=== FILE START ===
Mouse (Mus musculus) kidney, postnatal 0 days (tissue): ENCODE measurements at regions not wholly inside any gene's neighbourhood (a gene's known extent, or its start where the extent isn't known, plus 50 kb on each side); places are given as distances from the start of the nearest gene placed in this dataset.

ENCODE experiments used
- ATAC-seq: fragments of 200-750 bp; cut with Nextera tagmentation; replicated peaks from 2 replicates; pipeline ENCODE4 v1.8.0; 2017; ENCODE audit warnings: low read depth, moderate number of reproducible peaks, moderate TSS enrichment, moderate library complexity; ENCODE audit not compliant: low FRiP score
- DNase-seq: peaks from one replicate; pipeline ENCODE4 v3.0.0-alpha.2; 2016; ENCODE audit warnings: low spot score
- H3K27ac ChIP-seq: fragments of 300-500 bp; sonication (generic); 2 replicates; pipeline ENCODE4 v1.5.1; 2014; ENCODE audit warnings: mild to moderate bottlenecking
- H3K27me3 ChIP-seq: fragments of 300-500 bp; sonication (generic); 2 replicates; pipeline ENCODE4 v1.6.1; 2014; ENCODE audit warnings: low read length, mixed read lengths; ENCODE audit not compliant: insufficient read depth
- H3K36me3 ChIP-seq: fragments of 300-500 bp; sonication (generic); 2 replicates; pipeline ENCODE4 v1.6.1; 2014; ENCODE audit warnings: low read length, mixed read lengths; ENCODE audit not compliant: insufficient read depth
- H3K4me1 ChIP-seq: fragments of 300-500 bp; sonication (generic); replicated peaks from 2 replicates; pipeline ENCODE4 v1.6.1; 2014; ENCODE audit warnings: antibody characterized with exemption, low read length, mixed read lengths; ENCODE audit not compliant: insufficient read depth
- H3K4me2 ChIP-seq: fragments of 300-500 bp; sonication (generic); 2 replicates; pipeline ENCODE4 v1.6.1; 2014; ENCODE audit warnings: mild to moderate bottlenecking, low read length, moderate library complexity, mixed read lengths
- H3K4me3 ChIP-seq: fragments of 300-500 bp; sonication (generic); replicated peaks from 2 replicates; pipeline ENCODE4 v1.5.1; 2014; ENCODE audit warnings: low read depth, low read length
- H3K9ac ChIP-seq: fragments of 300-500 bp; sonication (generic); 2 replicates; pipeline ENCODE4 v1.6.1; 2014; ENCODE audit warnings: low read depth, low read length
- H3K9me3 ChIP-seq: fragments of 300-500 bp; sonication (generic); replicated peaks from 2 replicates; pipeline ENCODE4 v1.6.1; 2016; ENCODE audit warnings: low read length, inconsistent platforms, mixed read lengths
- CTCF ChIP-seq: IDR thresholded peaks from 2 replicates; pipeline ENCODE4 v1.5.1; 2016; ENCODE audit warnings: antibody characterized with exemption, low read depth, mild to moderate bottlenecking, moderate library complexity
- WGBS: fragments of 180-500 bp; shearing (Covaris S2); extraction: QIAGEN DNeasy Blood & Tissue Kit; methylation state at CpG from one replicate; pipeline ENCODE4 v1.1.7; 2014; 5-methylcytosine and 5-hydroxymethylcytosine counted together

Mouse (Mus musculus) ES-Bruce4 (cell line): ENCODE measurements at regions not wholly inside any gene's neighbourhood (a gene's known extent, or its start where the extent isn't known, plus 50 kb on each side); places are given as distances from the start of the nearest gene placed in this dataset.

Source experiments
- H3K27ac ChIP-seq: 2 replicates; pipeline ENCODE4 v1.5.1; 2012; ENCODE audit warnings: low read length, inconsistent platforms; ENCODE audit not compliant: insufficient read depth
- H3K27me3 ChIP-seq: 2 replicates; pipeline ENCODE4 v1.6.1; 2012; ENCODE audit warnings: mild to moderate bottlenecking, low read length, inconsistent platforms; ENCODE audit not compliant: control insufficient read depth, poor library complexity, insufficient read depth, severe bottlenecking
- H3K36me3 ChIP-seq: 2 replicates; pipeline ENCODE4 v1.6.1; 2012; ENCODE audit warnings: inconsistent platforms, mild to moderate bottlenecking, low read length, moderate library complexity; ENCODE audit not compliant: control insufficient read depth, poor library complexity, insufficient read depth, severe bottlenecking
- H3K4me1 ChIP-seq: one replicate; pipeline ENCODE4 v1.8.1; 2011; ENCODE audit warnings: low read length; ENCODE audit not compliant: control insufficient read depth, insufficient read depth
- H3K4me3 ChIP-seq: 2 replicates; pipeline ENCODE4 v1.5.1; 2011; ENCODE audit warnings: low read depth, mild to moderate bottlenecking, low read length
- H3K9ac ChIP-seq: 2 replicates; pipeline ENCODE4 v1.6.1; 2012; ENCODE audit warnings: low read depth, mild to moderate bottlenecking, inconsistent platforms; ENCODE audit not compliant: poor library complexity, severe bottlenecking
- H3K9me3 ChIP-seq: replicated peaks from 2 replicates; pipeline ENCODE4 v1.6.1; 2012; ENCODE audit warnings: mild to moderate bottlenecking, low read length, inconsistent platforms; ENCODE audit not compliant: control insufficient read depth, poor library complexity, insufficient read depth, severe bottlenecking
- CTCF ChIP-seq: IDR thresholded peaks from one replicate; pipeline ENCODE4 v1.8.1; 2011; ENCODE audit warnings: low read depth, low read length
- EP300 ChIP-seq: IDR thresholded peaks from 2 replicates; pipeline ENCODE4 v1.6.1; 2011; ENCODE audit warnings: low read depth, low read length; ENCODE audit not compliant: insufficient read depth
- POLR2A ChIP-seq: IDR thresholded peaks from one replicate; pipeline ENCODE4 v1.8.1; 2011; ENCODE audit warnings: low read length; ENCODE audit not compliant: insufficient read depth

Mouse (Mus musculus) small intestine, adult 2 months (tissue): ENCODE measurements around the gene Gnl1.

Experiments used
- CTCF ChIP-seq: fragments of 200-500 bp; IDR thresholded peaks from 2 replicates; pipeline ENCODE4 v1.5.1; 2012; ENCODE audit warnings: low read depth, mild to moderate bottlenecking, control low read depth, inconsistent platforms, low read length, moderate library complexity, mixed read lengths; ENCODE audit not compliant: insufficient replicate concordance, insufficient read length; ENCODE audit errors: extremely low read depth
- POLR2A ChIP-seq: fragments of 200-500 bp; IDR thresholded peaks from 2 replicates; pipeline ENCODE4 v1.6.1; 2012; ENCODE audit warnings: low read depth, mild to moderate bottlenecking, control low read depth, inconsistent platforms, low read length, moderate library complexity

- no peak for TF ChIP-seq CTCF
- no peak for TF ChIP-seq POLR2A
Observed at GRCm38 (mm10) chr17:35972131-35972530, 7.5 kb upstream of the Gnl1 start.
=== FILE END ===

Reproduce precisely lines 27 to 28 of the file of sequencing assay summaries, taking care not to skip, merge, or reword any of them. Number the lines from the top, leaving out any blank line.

Mouse (Mus musculus) small intestine, adult 2 months (tissue): ENCODE measurements around the gene Gnl1.

Experiments used